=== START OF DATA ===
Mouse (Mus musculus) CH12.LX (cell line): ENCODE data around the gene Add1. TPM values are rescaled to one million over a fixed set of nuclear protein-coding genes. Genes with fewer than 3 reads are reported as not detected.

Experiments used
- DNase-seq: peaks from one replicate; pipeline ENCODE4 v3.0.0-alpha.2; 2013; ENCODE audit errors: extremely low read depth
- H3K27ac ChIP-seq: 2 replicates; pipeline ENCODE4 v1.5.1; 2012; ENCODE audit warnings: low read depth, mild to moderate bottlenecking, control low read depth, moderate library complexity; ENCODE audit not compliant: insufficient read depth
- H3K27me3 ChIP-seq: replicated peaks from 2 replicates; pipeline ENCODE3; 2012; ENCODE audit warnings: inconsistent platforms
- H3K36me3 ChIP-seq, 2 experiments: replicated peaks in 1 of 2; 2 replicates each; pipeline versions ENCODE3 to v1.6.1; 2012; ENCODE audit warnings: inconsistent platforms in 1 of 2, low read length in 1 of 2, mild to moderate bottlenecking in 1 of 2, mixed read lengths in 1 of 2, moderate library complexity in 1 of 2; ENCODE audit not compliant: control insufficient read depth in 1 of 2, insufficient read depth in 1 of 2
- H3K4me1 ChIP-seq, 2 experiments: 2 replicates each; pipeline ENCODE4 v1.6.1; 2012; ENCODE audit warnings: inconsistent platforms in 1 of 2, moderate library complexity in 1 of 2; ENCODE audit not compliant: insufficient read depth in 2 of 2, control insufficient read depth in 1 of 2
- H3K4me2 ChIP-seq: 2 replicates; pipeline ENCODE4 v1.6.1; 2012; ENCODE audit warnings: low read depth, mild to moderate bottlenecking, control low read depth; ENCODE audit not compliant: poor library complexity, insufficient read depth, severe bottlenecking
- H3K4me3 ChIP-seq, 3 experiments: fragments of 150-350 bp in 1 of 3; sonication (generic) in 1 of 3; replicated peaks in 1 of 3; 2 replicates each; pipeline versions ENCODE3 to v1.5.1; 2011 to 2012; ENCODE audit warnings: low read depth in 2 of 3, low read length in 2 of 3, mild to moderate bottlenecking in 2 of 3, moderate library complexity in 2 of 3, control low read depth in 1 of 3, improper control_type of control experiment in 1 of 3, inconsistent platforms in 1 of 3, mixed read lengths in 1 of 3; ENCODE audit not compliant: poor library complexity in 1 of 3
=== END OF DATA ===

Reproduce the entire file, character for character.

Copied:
Mouse (Mus musculus) CH12.LX (cell line): ENCODE data around the gene Add1. TPM values are rescaled to one million over a fixed set of nuclear protein-coding genes. Genes with fewer than 3 reads are reported as not detected.

Experiments used
- DNase-seq: peaks from one replicate; pipeline ENCODE4 v3.0.0-alpha.2; 2013; ENCODE audit errors: extremely low read depth
- H3K27ac ChIP-seq: 2 replicates; pipeline ENCODE4 v1.5.1; 2012; ENCODE audit warnings: low read depth, mild to moderate bottlenecking, control low read depth, moderate library complexity; ENCODE audit not compliant: insufficient read depth
- H3K27me3 ChIP-seq: replicated peaks from 2 replicates; pipeline ENCODE3; 2012; ENCODE audit warnings: inconsistent platforms
- H3K36me3 ChIP-seq, 2 experiments: replicated peaks in 1 of 2; 2 replicates each; pipeline versions ENCODE3 to v1.6.1; 2012; ENCODE audit warnings: inconsistent platforms in 1 of 2, low read length in 1 of 2, mild to moderate bottlenecking in 1 of 2, mixed read lengths in 1 of 2, moderate library complexity in 1 of 2; ENCODE audit not compliant: control insufficient read depth in 1 of 2, insufficient read depth in 1 of 2
- H3K4me1 ChIP-seq, 2 experiments: 2 replicates each; pipeline ENCODE4 v1.6.1; 2012; ENCODE audit warnings: inconsistent platforms in 1 of 2, moderate library complexity in 1 of 2; ENCODE audit not compliant: insufficient read depth in 2 of 2, control insufficient read depth in 1 of 2
- H3K4me2 ChIP-seq: 2 replicates; pipeline ENCODE4 v1.6.1; 2012; ENCODE audit warnings: low read depth, mild to moderate bottlenecking, control low read depth; ENCODE audit not compliant: poor library complexity, insufficient read depth, severe bottlenecking
- H3K4me3 ChIP-seq, 3 experiments: fragments of 150-350 bp in 1 of 3; sonication (generic) in 1 of 3; replicated peaks in 1 of 3; 2 replicates each; pipeline versions ENCODE3 to v1.5.1; 2011 to 2012; ENCODE audit warnings: low read depth in 2 of 3, low read length in 2 of 3, mild to moderate bottlenecking in 2 of 3, moderate library complexity in 2 of 3, control low read depth in 1 of 3, improper control_type of control experiment in 1 of 3, inconsistent platforms in 1 of 3, mixed read lengths in 1 of 3; ENCODE audit not compliant: poor library complexity in 1 of 3